Carrier-based app stores must change (or fade away)
With all the new OS-based mobile device application stores popping up lately, it’s easy to forget that carrier-based app stores are still around. I admit they slipped my mind until I flipped through today’s paper and stumbled upon the Verizon Wireless flyer advertising their phone apps (my wife and I enjoy the quaint tradition of coffee and newspaper on Sunday morning). I was intrigued until I checked out the website and then remembered why at least this carrier-based store is better left forgotten.
Yes, even in the face of competition from OS-based app stores offering dedicated eBay apps at no charge, not to mention regular web access to eBay, Verizon Wireless has the audacity to charge a monthly subscription for this. And not a piddly amount like 25 cents, but $3.99 a month, something you can really feel in your wallet. To put that into perspective, if you wanted this on two phones for two years, the accumulated fee would be $191.52. By contrast, with Verizon’s current “buy one, get one free” sale, you can get two BlackBerry Storms for $199.99 with two year contract. Keep in mind, that $191.52 fee is just to check eBay. You want maps or visual voice mail or anything else, the cheaper solution becomes the Storm or some other versatile smartphone, even without the sale.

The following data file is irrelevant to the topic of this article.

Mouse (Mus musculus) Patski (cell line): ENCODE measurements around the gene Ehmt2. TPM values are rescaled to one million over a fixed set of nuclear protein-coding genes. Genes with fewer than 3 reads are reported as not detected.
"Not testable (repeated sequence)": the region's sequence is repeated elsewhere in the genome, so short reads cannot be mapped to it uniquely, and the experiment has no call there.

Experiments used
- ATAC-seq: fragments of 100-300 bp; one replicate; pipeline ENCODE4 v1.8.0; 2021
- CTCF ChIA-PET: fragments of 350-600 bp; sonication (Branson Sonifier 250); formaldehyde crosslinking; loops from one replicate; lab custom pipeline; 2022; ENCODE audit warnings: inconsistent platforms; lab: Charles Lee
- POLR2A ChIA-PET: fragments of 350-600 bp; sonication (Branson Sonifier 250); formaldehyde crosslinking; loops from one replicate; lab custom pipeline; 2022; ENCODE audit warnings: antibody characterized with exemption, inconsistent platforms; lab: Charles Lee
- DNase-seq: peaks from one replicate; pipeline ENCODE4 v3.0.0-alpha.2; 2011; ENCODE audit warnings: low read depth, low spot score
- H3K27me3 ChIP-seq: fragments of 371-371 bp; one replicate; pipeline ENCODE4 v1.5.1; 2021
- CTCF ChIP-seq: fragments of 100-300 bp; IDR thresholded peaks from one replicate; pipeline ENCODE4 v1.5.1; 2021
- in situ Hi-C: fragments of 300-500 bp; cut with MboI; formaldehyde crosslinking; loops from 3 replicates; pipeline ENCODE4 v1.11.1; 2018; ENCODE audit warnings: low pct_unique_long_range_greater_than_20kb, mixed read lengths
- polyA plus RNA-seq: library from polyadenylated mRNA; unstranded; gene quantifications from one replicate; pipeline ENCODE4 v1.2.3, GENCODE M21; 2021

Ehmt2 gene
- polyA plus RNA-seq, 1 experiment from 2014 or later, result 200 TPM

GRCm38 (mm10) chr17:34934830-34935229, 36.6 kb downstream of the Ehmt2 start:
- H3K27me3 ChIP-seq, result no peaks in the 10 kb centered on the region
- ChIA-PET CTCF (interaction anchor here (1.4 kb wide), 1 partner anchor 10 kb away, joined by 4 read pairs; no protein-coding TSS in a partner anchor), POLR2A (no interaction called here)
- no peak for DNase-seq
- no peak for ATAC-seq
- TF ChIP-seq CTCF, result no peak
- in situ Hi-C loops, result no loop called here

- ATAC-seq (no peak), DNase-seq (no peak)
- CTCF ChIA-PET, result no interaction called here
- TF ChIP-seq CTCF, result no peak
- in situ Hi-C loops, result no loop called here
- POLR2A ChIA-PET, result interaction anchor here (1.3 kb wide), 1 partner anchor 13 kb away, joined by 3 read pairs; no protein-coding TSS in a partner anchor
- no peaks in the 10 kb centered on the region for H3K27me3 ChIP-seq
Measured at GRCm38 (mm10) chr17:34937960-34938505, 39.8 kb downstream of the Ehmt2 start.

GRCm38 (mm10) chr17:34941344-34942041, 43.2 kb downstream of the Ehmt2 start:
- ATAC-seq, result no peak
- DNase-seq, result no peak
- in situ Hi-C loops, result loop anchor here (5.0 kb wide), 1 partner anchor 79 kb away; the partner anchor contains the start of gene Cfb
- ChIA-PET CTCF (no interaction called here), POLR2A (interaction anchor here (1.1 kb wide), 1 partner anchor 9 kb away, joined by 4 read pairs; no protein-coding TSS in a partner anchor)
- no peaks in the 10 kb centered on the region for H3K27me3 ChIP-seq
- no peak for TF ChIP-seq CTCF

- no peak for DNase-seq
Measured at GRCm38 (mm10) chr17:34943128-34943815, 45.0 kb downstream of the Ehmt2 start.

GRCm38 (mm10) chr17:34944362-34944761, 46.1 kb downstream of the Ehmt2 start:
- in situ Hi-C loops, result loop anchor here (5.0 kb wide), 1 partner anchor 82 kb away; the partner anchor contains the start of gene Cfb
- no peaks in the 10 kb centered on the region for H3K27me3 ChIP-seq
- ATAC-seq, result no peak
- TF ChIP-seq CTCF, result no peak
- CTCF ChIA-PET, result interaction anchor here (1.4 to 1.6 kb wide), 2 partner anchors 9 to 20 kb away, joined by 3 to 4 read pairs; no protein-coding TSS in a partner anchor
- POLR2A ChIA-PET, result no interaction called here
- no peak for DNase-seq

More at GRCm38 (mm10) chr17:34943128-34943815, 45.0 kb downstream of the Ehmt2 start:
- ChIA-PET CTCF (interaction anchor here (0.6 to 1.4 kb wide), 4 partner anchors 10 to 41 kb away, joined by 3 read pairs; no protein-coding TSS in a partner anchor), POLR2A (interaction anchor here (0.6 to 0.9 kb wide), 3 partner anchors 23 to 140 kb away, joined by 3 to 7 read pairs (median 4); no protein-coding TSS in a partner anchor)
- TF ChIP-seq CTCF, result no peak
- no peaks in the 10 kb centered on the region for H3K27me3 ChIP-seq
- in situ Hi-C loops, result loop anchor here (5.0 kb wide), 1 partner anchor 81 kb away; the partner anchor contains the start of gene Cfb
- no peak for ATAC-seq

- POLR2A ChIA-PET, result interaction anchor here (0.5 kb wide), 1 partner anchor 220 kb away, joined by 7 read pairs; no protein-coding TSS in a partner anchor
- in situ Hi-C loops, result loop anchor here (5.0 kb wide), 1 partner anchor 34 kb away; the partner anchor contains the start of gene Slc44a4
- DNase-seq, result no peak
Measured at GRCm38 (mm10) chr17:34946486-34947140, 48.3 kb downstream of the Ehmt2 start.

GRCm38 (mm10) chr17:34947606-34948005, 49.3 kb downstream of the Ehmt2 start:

As smartphones continue to permeate the non-business consumer market and OS-based app stores reach more users, I don’t see how this type of subscription-based sales model can continue. What amazes me is that they’re actually advertising their app store, as if lack of consumer awareness is the problem. No, the problem is consumers become aware of that $4 a month price tag and say, “No thanks.” Verizon, I give your app sales system another year of life tops, then it’s time to match the competition or get killed by it.